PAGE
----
Laboratory results on the first month of treatment:

a) CRP:16.1mg/dL

b) ESR: 12mm/h

c) PLT: 287.000mm^3

d) HGB: 12.7g/dL

Discussion

GCA typically present with headache (most common) and tenderness of the temporal arteries or scalp, jaw claudication (symptom most specific for the disorder), malaise, loss of appetite, anorexia and weight loss, fever, joint and muscle pain, and ear pain. Symptoms related to systemic inflammation systemic symptoms may be considered as age related pain and that can cause mis or late diagnosis. Also symptomatic treatments like myorelaxan, analgesic, gabapentin analogues may delay the diagnosis while reducing the pain. So unfortunately irreversible complications can seen. GCA has serious systemic complications such as temporal arteritis, life-threatening heart attack, paralysis and ocular complications such as double vision and visual loss, they are also important morbidity in advanced age [4,7]. The most commonly reported ocular complications are AAION and choroidal ischemia [3,4]. Choroidal ischemia may be associated with the optic neuropathy and produces peripapillary pallor and edema deep to the retina. Ocular manifestations include rapid onset of unilateral visual loss accompanied by decreased visual acuity (typically severe: <20/200 in over 60% of the patients), visual field (altitudinal field defect is most common) or both. A relative afferent pupillary abnormality is common in unilateral or asymmetric optic neuropathies [8]. A chalky-white pallor with optic disc edema, which may be severe, is the hallmark of AAION, but it is not uncommon to see hyperemic swelling that may be indistinguishable ophthalmoscopically from NAION [5]. Oftentimes the disc’s swelling is diffuse, but flame hemorrhages which is located adjacent to the disc, and thinning in the peripapillary retinal arterioles can be seen.

An elevated ESR (up to 70-120mm/min) and/or CRP can support the diagnosis. These tests have 97% specificity for temporal arteritis wih AAION. Patients with NA-AION do not have these types of abnormalities [5]. Other tests in GCA include: platelet count for possible thrombocytosis, leukocyte count, and hemoglobin levels. Platelet count is often elevated acutely in cases of AAION and can be used in conjunction with elevated ESR and CRP levels to make a preliminary diagnosis. In our patient who was treated with B12 vitamins and iron preparation due to mis-diagnosis although she had chronic anemia. Confirmation of the diagnosis of temporal arteritis by superficial temporal artery biopsy is recommended in cases of AION with clinical suspicion of arteritis. Positive biopsy findings (intimal thickening, internal limiting lamina fragmentation, and chronic inflammatory infiltrate with giant cells) is confirmatory for GCA. A negative biopsy does not rule out GCA because of skip lesions (both discontinuous arterial involvement) and solely contralateral temporal artery inflammation. They can cause falsenegative results (with a 3-5% false-negative error rate). If the GCA’s risk high and the initial biopsy is found to negative, a biopsy of the contralateral temporal artery should be considered. Early steroid treatment is essential. High dose systemic corticosteroids are standard [5]. Intravenous (IV) methylprednisolone, 1g/day, for the first three days has been recommended for severe cases but there is no study to compare oral and IV steroid treatments in patients with GCA. The patients should be treated with oral prednisone 60-100mg/day after intravenous pulse therapy. High dose oral treatment continue for a several months, even it may continue for several years in severe cases to avoid permanent vision loss [5]. In AAION, there is usually no increase in visual acuity after treatment, but the risk of AAION in the other eye is 50%. In our case, the patient had already blind in one eye so we can emphasize that early diagnosis was the most important factor in patients with GCA.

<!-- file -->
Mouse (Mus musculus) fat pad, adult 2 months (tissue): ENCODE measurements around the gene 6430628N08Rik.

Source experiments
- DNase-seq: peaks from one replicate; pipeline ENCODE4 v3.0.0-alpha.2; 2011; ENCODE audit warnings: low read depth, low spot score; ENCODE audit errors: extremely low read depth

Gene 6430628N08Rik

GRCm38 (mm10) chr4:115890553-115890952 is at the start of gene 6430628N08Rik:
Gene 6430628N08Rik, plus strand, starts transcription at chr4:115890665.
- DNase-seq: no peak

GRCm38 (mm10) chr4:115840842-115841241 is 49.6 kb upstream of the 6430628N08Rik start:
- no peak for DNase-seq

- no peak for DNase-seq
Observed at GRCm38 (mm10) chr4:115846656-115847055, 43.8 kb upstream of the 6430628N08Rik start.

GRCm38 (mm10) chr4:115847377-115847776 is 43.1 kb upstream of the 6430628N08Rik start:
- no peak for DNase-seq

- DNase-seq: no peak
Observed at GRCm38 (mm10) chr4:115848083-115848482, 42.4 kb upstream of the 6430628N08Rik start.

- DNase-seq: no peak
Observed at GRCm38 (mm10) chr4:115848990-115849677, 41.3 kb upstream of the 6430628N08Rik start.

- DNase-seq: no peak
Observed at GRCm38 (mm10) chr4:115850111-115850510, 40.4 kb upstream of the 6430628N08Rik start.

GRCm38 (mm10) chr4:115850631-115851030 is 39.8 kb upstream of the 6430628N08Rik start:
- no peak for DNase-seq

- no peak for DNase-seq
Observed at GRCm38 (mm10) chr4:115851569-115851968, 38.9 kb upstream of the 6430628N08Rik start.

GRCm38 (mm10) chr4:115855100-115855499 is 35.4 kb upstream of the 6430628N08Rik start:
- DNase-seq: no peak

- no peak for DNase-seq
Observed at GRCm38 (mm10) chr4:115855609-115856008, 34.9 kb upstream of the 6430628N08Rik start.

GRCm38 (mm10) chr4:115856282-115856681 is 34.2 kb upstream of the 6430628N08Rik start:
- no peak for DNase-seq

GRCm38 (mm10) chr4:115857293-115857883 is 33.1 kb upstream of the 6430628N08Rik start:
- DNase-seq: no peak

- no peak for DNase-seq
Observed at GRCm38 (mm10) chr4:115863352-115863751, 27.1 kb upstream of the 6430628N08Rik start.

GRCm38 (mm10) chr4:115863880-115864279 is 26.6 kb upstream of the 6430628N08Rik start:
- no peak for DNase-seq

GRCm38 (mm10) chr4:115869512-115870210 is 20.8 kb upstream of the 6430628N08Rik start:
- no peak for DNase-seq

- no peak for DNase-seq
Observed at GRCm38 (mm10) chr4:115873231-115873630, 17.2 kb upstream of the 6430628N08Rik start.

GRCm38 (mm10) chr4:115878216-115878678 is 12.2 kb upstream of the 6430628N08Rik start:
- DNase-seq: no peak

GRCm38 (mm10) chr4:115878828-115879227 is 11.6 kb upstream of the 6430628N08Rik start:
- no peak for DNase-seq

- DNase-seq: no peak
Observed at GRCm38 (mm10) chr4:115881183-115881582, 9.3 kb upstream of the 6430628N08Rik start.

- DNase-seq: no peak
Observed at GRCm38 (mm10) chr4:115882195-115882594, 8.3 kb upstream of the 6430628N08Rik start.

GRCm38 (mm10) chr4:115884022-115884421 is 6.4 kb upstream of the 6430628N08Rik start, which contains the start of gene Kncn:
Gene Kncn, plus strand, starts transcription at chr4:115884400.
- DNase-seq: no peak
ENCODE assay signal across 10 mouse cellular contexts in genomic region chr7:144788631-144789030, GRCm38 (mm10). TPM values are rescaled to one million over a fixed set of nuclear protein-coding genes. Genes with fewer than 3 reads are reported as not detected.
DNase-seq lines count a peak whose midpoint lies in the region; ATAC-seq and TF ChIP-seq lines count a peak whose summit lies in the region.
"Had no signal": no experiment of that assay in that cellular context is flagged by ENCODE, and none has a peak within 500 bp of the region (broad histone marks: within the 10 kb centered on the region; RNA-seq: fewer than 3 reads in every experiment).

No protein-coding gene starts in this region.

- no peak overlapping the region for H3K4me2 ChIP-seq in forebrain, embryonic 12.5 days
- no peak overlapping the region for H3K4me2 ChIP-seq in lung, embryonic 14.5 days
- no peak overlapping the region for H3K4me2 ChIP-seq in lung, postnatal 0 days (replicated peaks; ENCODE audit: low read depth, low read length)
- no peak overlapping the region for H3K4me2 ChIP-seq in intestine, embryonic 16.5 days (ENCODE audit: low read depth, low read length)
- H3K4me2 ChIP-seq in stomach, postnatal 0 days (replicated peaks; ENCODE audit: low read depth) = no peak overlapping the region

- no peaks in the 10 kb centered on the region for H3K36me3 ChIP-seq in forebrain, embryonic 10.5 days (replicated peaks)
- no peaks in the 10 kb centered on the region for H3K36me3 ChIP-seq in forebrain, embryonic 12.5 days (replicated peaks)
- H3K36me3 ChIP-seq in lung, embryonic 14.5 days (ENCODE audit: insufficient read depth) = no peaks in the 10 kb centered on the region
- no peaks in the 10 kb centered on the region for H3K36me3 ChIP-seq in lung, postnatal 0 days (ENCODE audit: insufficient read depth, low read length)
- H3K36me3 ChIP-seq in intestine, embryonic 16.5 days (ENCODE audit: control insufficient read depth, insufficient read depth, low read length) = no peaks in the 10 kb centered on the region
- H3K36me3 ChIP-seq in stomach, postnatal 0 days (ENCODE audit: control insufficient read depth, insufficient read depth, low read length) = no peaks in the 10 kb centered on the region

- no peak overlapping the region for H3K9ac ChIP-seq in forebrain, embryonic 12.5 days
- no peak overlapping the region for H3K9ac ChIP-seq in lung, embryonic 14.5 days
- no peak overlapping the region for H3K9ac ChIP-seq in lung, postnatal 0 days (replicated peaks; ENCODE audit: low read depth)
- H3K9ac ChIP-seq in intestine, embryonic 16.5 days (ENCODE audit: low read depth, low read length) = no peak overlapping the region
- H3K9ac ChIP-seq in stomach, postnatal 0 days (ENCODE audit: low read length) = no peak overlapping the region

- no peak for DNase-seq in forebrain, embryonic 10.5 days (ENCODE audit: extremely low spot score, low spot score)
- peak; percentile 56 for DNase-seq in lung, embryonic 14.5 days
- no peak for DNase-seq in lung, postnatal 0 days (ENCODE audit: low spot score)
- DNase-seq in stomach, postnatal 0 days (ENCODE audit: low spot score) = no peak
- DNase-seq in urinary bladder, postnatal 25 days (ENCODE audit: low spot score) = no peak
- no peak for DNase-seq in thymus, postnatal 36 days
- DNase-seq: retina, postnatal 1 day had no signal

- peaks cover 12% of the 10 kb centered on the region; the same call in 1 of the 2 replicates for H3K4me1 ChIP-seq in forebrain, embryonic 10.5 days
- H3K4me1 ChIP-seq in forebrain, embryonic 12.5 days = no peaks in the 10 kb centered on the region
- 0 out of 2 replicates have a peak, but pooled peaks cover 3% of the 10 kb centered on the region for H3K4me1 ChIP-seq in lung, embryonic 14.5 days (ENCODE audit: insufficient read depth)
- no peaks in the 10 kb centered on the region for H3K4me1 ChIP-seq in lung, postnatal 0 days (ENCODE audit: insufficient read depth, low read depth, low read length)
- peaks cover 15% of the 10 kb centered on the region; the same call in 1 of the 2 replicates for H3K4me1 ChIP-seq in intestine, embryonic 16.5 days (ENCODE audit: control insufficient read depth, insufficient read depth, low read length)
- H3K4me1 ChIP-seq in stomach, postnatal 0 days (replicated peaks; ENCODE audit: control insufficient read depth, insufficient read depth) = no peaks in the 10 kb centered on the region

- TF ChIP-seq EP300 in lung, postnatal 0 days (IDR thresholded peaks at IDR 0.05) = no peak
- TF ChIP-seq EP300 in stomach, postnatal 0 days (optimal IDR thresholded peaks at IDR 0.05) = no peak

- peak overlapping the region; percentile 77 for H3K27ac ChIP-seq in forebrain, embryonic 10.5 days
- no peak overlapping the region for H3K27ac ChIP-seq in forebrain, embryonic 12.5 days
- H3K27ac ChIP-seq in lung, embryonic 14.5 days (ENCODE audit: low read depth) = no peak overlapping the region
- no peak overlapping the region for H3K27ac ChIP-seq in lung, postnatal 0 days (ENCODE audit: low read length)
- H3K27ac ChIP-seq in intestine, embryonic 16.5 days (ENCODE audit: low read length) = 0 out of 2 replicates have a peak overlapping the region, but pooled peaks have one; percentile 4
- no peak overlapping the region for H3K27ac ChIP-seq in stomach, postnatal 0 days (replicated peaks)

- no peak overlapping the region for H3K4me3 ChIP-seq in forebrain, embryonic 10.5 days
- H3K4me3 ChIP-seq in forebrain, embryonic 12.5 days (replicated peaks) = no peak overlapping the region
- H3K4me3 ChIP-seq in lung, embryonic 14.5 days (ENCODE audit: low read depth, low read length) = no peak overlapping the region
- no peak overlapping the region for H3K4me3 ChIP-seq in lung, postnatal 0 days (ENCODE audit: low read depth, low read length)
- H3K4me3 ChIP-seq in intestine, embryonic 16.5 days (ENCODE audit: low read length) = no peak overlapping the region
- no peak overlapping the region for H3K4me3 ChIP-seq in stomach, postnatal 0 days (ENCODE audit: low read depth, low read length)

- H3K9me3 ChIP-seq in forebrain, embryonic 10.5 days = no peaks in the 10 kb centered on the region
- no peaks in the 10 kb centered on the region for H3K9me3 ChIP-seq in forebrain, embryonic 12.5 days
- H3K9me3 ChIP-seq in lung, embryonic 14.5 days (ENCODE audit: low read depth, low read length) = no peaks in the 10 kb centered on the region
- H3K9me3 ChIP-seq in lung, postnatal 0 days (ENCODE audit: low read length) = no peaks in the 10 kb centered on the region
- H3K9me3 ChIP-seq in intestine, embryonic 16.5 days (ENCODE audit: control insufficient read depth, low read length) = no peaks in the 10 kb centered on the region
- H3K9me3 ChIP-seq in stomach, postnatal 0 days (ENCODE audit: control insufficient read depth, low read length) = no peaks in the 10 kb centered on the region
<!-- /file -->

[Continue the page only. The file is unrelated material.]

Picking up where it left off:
Conclusion

When the AAION due to temporal arteritis is suspected, treatment should be start immediately. A systematic and detailed anamnesis are essentials for the diagnosis of temporal arteritis, which has serious systemic and ocular complications (permanent blindness-total blindness). The treatment only for the symptoms without diagnosis can causes delay in diagnosis and increases mortality & morbidity rates.

References

  1. Belenguer Benavides A, Vilar Cambies C, Geffner Sclarsky D (2004) Stroke as the first manifestation of temporal arteritis: Three case reports and a review of its pathogenesis and treatment. Rev Neurol 39(3): 227- 232.
  2. Zborowska B, Ell J, McGhee Collett M, Scholyer R, McCluskey PJ (2004) Progressive visual loss in a patient with presumed temporal arteritis despite treatment: How to make the diagnosis. Clin Experiment Ophthalmol 32(3): 335-336.
  3. Esgin Haluk, Bülbül Ebru Demet (2005) Dev hücreli arterite bağlı kısa aralıkl bilateral santral retinal arter tıkanıklığı Retina Vitreus 13: 319- 321.
  4. Liu GT, Glaser JS, Schatz NJ, Smith JL (1994) Visual Morbidity in giant cell arteritis. Clinical characteristics and prognosis for vision. Ophtalmology 101(11): 1779-1785.
  5. Sohan Singh Hayreh (2009) Ischemic optic neuropathy. Prog Retin Eye Res 28(1) 34-62.
  6. Anthony C Arnold (2001) Ischemic optic neuropathies. Ophthalmol Clin North Am 14(1): 83-98.
  7. Keltner JL (1982) Giant cell arteritis. Signs and symptoms. Ophthalmology 89: 1101-1110.
  8. Beck RW, Servais GE, Hayreh SS (1987) Anterior ischemic optic neuropathy. IX. Cup-to-disc ratio and its role in pathogenesis. Ophthalmology 94(11): 1503-1508.